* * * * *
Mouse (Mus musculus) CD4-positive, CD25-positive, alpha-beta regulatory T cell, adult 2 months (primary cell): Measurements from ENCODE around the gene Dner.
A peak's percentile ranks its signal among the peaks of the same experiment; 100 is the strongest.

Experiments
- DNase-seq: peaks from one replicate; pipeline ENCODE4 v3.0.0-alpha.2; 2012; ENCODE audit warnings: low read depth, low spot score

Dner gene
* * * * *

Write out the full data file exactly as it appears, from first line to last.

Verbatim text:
Mouse (Mus musculus) CD4-positive, CD25-positive, alpha-beta regulatory T cell, adult 2 months (primary cell): Measurements from ENCODE around the gene Dner.
A peak's percentile ranks its signal among the peaks of the same experiment; 100 is the strongest.

Experiments
- DNase-seq: peaks from one replicate; pipeline ENCODE4 v3.0.0-alpha.2; 2012; ENCODE audit warnings: low read depth, low spot score

Dner gene